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Extremists on cops’ radar — even in ‘progressive’ California

Police officers in San Diego's Pacific Beach distgrict respond to a pro-Donald Trump demonstration after violent clashes with Trump's opponents break out. (Photo: Brandon J. Hale, via Shutterstock)

As the role of violent extremists captures the public’s attention, law enforcement and other groups in California are trying to answer basic questions: Who are they? Where are they?

The Southern Poverty Law Center (SPLC), which has tracked extremist groups for years, recently released its annual state-by-state rundown of extreme right- and left-wing organizations, reflecting in part the Jan. 6 assault on Congress.

Cassie Miller, a senior research analyst at SPLC concluded that the number of extremist and hate groups across the country had actually declined from 940 in 2019 to 838 groups in 2020. Their activity, however, appears to be increasing.

The issue of such extremist groups has been especially urgent for Californians in spite of the state’s reputation for progressive social values.

In 2020, the SPLC recorded a total of 72 California-based hate groups, which they cited as promoting anti-immigrant, anti-LGBT, anti-Muslim, White Nationalist, and Neo-Nazi ideology, among others. The California groups represent about 8.6% of the national total.

In the past year, the SPLC has found, the COVID-19 pandemic has altered their traditional organizational strategies, prompting them to make increased outreach efforts through the use of social media platforms.

Additionally, Miller also attributes this to the increasing organizational “diffusion” of such groups, noting that extremists perceive an increasing level of threats and scrutiny from law enforcement, intelligence agencies, anti-fascists, and journalists, among others.

However, Miller cautions that the 2020 decline mostly represents “a shift in the organizational structure of the movement and not necessarily a decline in the threat that is posed by far-right extremists”, warning that the groups remain “highly mobilized and extremely dangerous.”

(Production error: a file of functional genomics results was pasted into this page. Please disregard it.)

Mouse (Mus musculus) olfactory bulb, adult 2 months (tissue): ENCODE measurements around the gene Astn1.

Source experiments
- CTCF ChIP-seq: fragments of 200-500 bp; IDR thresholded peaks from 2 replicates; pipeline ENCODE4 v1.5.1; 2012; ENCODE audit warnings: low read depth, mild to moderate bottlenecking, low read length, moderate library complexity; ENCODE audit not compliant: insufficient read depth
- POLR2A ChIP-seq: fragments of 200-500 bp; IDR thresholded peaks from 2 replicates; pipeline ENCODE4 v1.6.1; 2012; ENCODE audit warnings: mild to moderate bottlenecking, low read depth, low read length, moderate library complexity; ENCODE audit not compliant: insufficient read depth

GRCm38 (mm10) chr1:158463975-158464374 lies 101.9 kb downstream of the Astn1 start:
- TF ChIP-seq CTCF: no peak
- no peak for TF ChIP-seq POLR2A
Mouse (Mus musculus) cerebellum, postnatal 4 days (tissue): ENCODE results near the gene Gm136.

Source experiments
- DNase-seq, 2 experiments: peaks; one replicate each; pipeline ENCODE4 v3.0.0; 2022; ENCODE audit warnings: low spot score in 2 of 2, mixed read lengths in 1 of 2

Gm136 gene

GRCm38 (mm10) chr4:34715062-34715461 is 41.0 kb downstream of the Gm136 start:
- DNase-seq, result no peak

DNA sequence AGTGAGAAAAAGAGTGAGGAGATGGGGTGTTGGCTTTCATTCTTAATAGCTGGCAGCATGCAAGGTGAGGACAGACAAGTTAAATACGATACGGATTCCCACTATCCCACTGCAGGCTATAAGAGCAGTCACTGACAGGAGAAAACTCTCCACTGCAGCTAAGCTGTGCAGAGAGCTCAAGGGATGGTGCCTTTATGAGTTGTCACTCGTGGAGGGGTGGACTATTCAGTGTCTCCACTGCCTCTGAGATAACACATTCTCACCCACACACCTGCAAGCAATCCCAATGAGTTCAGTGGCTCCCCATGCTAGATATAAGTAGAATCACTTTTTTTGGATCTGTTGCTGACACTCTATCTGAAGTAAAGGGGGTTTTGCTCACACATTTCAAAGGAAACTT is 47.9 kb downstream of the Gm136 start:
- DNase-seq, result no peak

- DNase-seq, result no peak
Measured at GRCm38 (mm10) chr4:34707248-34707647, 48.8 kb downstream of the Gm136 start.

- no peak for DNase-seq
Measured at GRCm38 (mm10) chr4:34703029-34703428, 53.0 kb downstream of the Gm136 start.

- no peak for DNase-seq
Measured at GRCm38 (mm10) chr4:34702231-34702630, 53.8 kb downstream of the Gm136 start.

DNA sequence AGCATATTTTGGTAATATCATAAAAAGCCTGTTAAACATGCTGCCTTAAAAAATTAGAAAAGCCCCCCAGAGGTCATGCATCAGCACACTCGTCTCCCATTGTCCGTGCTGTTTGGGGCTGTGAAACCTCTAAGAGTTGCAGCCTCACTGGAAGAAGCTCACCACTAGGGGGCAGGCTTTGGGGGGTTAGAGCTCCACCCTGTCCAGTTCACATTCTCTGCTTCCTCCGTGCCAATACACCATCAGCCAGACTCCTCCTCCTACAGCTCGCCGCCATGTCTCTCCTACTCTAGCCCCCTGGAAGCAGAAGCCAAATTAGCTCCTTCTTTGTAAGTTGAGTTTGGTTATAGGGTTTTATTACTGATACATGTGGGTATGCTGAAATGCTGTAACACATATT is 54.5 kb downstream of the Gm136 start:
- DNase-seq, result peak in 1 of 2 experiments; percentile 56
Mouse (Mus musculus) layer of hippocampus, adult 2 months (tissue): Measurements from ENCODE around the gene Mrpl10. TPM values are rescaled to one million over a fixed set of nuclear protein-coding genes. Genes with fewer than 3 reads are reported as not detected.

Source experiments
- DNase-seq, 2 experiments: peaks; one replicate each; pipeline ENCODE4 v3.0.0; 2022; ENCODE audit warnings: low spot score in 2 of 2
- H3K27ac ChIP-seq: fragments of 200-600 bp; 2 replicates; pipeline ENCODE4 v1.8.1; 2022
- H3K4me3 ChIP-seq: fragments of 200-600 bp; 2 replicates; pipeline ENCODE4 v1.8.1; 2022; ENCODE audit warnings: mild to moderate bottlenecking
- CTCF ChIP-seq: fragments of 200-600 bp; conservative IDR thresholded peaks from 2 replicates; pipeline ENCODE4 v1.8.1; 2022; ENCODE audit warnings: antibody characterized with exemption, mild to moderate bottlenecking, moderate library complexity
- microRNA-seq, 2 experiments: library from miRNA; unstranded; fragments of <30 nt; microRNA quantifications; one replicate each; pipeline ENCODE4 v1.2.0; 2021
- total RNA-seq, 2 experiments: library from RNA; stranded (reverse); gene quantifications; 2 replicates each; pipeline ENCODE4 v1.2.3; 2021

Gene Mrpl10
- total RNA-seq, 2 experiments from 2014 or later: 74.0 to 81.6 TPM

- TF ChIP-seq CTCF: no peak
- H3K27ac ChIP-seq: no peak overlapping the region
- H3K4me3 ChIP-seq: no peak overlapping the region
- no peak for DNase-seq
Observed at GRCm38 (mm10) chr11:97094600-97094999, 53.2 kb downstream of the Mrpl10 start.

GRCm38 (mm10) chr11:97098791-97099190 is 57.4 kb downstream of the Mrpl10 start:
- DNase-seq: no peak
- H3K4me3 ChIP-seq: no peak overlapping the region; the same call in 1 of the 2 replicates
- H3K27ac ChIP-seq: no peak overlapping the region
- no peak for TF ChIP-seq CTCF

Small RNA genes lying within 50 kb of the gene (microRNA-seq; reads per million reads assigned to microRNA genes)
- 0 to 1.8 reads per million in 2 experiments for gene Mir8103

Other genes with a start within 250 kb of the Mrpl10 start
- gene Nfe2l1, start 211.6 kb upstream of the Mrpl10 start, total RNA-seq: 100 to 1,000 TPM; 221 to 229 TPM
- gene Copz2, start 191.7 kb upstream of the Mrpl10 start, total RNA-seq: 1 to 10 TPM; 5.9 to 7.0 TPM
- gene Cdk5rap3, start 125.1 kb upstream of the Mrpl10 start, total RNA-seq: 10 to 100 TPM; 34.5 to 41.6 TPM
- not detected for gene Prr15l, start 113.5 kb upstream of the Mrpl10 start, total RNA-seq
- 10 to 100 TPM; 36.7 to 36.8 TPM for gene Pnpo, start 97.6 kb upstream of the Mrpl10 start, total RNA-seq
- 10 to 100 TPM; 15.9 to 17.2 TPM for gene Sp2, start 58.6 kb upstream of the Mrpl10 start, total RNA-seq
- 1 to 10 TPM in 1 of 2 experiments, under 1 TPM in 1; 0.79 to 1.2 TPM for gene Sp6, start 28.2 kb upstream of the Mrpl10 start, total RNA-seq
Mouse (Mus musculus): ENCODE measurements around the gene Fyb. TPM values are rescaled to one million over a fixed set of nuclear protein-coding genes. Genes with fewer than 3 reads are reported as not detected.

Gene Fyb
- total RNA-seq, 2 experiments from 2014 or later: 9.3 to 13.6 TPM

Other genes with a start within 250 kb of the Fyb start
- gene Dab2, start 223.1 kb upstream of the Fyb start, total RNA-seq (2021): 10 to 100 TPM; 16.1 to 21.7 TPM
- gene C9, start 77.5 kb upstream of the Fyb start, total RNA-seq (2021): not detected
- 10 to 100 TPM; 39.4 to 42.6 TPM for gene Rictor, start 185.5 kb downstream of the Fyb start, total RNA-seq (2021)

As a result of the SPLC’s research, Miller additionally criticized statements by American politicians, including from former President Trump, about purported left-wing violence, noting that far-right groups have been “responsible for the overwhelming majority of violent terror attacks in this country.”

Law enforcement agencies themselves have not been immune to such threats.

The issue of such extremist groups, which includes organizations subscribing to white nationalist and anti-government ideologies, has been especially urgent for Californians in spite of the state’s reputation for progressive social values.

Throughout the state, law enforcement agencies have taken notice, with the Santa Clara County Sheriff’s Department establishing a special task force specifically to “to investigate any right-wing terrorists or terrorist groups that have any intention on harming public officials, destroying government facilities or putting our community at-risk,” according to spokesman Sgt. Michael Low.

Law enforcement agencies themselves have not been immune to such threats.

An Orange County officer was found to have attended the Capitol Hill Riots, the LA Times reported, and a deputy from the Orange County Sheriff’s Department wore a patch referring to the Oath Keepers, a far right, anti-government organization while controlling a protest.

As part of an effort to tackle extremism within law enforcement agencies, Los Angeles District Attorney George Gascon has made it clear that “extremist groups must be uprooted from law enforcement immediately”, the Times reported.

However, Margaret Huang, the president and C.E.O of the SPLC, doubts the efficacy of such efforts, stating that the “failure” of previous efforts by law enforcement agencies in challenging the threat posed by extremist groups rules out any effort “to give more power to the police”.

Editor’s Note: Anthony Robert is a Capitol Weekly intern from the University of California, Los Angeles.


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